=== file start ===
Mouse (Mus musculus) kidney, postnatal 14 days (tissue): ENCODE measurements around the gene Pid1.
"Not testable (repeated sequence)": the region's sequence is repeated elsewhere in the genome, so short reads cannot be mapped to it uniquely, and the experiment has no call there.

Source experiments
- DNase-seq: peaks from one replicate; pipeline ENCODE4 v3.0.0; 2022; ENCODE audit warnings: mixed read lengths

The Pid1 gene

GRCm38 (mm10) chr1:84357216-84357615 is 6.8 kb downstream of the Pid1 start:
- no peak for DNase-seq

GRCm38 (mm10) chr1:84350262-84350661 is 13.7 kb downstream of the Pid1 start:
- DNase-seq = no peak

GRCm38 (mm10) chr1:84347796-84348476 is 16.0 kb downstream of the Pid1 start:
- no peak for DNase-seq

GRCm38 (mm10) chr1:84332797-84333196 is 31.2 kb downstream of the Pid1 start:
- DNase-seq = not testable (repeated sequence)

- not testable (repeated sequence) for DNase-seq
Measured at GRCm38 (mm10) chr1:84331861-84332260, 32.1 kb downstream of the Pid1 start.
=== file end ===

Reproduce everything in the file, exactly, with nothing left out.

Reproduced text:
Mouse (Mus musculus) kidney, postnatal 14 days (tissue): ENCODE measurements around the gene Pid1.
"Not testable (repeated sequence)": the region's sequence is repeated elsewhere in the genome, so short reads cannot be mapped to it uniquely, and the experiment has no call there.

Source experiments
- DNase-seq: peaks from one replicate; pipeline ENCODE4 v3.0.0; 2022; ENCODE audit warnings: mixed read lengths

The Pid1 gene

GRCm38 (mm10) chr1:84357216-84357615 is 6.8 kb downstream of the Pid1 start:
- no peak for DNase-seq

GRCm38 (mm10) chr1:84350262-84350661 is 13.7 kb downstream of the Pid1 start:
- DNase-seq = no peak

GRCm38 (mm10) chr1:84347796-84348476 is 16.0 kb downstream of the Pid1 start:
- no peak for DNase-seq

GRCm38 (mm10) chr1:84332797-84333196 is 31.2 kb downstream of the Pid1 start:
- DNase-seq = not testable (repeated sequence)

- not testable (repeated sequence) for DNase-seq
Measured at GRCm38 (mm10) chr1:84331861-84332260, 32.1 kb downstream of the Pid1 start.